Below is a chart of the Telstra share price over the past five years. It is clear that we have not seen the projected growth and many struggle to see what the future holds for Telstra. Is the company an income or growth stock?

In my opinion, it may be that we eventually see a capitulation by the company in order for them to stay in any way relevant. As every day passes, the value of their copper network declines almost in line with the number of customers who continue to be frustrated at so many aspects of their business.

The younger generation and the millenials that offer so much promise for the future are digesting their technology in ways we could not have imagined even as recently as five years ago.

It is important to make the point that it is not just Telstra that are seeing their business model under continued and relentless attack. Everywhere we look on the communications landscape incumbent telephone companies are under siege by disruptive technologies that threaten their existence.

What will become of all that copper in the ground?

What will become of all those Telstra exchanges in the future?

Will they be made redundant and the land redeveloped for other uses such as apartment living or retail and commercial? So many of them are positioned in prime locations.

Will they simply be turned into massive data centres that house our software applications as we all move towards cloud computing and software as a service?

So many questions and so many answers that only the future will divulge.

More SUP.

In the USA, broadcast viewership is dropping, which means the cost per viewer is rising. Same for cable where viewers are stagnant, viewership is declining (number of hours of viewing) and the cost of content is rising. Satellite has been growing marginally but that could end at any moment and it shares the same content cost increases as cable.

Meanwhile, internet service just gets faster and cheaper thanks to companies like Pipe Networks who are currently rolling out their undersea cable to Guam which will then connect in to the West Coast of America.

As Robert Cringley correctly surmises, Moore’s Law works in two ways. It makes digital products ever cheaper AND ever more powerful. This has profound meaning for internet TV because it continually increases the bandwidth we can get for the same dollar while giving our devices the capability to do even more with the same bandwidth.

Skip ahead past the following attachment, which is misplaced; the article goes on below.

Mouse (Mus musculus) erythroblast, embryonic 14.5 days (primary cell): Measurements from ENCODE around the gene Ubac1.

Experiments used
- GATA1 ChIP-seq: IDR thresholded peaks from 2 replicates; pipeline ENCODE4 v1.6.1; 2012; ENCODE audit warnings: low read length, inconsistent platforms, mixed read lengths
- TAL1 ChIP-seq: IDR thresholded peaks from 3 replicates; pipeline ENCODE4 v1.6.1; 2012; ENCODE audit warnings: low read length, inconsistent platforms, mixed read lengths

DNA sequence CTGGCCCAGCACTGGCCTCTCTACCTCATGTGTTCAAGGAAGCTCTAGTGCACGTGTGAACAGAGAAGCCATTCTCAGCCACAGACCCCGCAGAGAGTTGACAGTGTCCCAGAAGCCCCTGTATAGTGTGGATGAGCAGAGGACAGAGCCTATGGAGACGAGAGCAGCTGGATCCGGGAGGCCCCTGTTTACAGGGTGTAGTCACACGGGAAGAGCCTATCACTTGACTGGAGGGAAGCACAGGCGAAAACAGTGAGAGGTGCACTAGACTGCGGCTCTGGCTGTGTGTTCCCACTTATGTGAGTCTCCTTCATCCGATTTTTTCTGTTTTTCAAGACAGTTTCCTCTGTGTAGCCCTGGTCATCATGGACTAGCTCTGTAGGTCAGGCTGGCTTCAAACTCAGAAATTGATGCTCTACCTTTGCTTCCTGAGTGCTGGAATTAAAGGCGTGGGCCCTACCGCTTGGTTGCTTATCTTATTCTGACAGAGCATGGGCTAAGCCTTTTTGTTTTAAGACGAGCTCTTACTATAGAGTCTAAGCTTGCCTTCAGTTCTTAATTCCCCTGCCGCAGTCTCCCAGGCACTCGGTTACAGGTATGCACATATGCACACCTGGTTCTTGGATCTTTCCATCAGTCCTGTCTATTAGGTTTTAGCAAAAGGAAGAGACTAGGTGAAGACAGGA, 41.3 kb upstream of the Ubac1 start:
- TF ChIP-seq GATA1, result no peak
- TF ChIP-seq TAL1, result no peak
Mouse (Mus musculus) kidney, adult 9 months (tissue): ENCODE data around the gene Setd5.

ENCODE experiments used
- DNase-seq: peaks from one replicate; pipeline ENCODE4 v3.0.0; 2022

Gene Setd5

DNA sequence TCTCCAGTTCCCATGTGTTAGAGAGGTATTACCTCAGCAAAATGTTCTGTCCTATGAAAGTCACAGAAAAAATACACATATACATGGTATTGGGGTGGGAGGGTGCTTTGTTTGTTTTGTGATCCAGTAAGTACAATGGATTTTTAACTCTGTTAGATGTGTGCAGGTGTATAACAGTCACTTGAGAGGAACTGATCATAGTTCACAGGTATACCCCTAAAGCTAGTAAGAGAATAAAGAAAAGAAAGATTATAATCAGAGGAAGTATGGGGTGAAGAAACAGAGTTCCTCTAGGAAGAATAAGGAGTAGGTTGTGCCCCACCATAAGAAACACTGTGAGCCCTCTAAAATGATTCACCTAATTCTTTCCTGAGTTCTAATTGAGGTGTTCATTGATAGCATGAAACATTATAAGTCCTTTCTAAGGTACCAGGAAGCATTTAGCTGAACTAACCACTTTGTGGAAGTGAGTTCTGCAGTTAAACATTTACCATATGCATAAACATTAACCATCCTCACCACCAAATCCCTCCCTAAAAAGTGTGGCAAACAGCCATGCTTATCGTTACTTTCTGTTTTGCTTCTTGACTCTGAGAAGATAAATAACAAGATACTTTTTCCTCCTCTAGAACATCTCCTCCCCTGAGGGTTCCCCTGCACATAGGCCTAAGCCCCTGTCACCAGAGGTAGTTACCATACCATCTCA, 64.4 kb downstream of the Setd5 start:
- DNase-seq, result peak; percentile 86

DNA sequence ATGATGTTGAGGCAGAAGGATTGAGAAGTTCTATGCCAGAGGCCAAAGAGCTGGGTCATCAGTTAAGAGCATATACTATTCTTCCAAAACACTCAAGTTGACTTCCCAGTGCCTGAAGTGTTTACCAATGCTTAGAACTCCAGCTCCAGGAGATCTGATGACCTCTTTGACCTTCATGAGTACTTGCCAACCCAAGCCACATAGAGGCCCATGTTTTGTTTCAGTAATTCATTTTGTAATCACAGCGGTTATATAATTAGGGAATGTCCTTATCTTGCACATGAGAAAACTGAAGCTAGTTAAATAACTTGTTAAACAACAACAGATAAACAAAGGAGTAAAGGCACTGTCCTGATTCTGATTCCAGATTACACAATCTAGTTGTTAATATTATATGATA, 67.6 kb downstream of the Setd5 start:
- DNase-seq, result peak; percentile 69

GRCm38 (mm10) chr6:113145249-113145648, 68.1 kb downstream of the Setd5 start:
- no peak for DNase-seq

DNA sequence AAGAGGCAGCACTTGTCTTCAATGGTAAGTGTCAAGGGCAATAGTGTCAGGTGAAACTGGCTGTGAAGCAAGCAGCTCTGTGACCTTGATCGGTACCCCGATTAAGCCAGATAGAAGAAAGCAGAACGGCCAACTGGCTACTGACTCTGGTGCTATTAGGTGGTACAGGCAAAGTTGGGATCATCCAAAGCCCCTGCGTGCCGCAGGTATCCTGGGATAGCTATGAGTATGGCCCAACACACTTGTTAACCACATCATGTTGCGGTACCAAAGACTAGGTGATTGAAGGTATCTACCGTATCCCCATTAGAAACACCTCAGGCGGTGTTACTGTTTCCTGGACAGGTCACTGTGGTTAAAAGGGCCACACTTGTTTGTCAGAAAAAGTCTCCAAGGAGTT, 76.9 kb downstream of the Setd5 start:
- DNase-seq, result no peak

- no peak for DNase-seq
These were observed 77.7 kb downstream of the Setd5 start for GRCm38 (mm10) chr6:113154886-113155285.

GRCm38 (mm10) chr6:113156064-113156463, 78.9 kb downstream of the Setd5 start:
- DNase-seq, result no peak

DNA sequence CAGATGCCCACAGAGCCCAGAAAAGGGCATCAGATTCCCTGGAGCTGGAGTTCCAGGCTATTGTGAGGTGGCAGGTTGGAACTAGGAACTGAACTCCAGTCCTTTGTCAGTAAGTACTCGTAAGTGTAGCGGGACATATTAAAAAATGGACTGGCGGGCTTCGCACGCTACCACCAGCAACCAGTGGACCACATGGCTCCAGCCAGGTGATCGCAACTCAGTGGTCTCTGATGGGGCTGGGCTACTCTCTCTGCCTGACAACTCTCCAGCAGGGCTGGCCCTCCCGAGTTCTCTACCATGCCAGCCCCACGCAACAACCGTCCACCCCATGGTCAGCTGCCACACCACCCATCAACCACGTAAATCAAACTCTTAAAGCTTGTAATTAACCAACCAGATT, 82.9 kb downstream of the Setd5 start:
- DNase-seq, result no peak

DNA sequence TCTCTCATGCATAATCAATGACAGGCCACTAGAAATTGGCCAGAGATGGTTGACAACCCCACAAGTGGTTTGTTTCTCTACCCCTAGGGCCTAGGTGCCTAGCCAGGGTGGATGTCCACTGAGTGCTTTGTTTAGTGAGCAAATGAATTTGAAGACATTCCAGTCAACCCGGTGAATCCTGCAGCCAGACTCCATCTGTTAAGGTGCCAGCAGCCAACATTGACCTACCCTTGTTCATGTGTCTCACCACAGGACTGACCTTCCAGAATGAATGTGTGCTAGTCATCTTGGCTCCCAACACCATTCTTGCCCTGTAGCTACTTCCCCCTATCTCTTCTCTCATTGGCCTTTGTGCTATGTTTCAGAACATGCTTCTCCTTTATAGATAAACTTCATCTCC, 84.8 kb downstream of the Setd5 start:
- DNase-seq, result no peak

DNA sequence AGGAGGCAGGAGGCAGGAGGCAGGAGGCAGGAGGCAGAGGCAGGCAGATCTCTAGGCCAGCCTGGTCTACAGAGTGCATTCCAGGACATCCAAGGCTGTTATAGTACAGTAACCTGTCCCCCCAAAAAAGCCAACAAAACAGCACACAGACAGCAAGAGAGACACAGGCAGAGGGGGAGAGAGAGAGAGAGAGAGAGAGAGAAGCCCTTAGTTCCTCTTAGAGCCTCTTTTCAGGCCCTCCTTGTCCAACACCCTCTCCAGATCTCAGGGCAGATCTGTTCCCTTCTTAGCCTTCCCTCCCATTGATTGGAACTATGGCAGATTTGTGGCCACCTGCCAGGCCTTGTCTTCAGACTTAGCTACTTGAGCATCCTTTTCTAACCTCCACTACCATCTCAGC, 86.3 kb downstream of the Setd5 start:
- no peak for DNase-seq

This is the trend, then: our available bandwidth will go up while our devices will become more powerful, making better use of the bandwidth. The result, as always with Moore’s Law, is either better services or lower total cost or maybe a little of both.

What this means for the future of television is that we’re approaching a point where internet service will equal and then be lower than the marginal per-viewer cost of the broadcast TV model.

This crossover will inevitably happen with the only question being when.

That’s a function of bandwidth costs decreasing at 50 per cent per year and processing power increasing at 50 per cent per year. Some suggest the crossover will happen around 2015, which used to seem like a long time away but no longer does.

When internet TV becomes dramatically, unequivocally, and inexorably cheaper than the other three distribution models, those other models will quickly go away.

Five years from now, local TV stations will have the same complaints that local newspapers have today as many of them may go out of business. Cable TV operators will become ISPs. Phone companies will be ISPs and analogue voice service will be gone completely.

The regulatory implications of these changes should be interesting. Who, then, will be the players in this future TV? For the most part, they will be the content providers, which probably doesn’t mean traditional networks. And the networks know this. Networks will go away.

But content will endure bringing new value to I Love Lucy episodes and almost anything else people like to watch. The TV networks are throwing their lot together. Their big competitors will be Google, Apple, and a player yet to be even founded (definitely NOT Yahoo OR Microsoft). Google will differentiate itself as always through technology.

Google has no idea what people want to watch on TV, nor do they particularly care. Apple, on the other hand, cares. Apple will attempt to become the dominant content provider to the 20 per cent of the market that spends 80 per cent of the money, with margins high enough to use Google distribution and still come out ahead, leaving to Page and Brin the 80 percent of content that generates 20 per cent of revenue.

Content is software. TV is software.

And the great thing about entertainment is that it is software we can be induced under some circumstances to buy over and over again like those teenage girls who paid to see Titanic dozens of times.